We have all heard the rhetoric that health care costs are ballooning out of control due, at least in part, to large medical malpractice verdicts. But, a study of med mal payouts exceeding $1 million by researchers at Johns Hopkins University School of Medicine reveals what many medical malpractice attorneys already know: limiting a victim of medical negligence's right to recover will have little impact on controlling health care costs.
According to the study, about $1.4 billion is paid out annually in medical malpractice cases that resulted in a verdict or settlement of $1 million or more. That's less than 1 percent of the nation's annual health care expenditures.
Rather than actual malpractice claims, Dr. Marty Makary, associate professor of surgery and health policy at Johns Hopkins, asserts that the real problem is in defensive medicine - the tests that doctors are ordering to avoid being sued. This amounts to about $60 billion in annual health care costs.
The fear of a catastrophic medical malpractice payout - or a claim exceeding $1 million - is the real driver of soaring health care costs. A catastrophic payout is typical of a case that result in death, quadriplegia, brain damage, birth injury or other instance of medical negligence that requires lifelong care for the victim.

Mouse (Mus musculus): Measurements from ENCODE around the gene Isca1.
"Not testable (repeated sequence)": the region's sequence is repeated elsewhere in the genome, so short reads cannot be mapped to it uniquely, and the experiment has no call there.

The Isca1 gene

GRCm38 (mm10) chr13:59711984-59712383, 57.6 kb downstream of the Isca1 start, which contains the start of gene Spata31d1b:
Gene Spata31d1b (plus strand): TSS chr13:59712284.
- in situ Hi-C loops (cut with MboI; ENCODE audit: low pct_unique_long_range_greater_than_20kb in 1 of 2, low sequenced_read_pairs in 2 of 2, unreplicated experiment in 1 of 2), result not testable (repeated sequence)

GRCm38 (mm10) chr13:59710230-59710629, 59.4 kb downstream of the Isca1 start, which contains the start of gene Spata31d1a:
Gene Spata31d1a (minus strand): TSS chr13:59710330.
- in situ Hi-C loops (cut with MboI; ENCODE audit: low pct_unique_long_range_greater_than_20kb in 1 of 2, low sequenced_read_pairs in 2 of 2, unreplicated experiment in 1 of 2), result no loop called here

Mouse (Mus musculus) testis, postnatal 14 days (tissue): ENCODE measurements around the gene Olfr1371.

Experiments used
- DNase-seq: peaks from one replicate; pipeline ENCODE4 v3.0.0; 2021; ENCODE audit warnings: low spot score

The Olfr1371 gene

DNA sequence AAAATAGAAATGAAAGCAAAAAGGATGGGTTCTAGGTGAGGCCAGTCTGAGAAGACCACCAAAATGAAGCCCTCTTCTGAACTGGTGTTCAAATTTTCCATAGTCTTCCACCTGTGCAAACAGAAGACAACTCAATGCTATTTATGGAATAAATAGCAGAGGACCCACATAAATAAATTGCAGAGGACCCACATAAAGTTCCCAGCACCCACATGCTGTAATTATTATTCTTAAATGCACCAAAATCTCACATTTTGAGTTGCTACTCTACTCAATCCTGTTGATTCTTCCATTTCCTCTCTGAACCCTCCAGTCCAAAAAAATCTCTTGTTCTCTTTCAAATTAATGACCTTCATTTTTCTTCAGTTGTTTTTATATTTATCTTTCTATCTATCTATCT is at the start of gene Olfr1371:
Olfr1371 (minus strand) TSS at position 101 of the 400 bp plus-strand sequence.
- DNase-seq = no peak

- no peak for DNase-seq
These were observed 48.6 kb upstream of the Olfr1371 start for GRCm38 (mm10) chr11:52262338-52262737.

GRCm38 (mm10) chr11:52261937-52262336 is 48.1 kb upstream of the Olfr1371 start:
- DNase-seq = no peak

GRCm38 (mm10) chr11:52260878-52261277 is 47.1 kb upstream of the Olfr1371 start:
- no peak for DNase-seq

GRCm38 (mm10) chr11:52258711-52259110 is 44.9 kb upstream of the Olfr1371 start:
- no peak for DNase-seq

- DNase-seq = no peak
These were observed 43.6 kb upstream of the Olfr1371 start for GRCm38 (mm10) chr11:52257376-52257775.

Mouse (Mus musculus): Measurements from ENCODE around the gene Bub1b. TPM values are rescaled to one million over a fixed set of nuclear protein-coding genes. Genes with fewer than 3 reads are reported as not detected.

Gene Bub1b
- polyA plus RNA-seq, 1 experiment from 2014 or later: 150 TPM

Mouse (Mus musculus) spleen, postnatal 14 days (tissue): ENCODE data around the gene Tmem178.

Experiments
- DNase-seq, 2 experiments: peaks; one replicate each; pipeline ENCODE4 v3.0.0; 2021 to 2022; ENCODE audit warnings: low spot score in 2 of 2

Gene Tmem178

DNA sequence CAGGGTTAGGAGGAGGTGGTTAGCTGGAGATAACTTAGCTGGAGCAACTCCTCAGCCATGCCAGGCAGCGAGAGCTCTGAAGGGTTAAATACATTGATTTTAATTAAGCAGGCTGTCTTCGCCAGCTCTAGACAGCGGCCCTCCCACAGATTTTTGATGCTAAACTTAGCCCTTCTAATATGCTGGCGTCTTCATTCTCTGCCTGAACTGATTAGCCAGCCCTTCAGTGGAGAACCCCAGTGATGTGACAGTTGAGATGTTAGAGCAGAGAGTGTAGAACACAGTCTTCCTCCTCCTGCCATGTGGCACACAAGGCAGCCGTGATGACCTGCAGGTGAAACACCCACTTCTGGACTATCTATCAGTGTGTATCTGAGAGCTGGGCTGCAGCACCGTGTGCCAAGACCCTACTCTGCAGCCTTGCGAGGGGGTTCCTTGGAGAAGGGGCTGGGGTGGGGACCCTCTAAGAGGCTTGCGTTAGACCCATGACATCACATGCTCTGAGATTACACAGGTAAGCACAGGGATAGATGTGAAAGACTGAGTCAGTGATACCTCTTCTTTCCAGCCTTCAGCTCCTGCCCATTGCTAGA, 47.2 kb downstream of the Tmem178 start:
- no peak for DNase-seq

Cases that are most likely to involve a $1 million-plus verdict or settlement with a malpractice victim or his/her surviving family involve a missed diagnosis or misdiagnosis, a birth injury or a surgical error.
Better instruction of physicians in diagnostic and treatment techniques rather than punishments in the form of verdict caps for malpractice victims are needed to truly reform health care, according to Makary.
Source: Insurance Journal, "Medical Malpractice Payouts Not Driving Up Health Costs: Study," May 20, 2013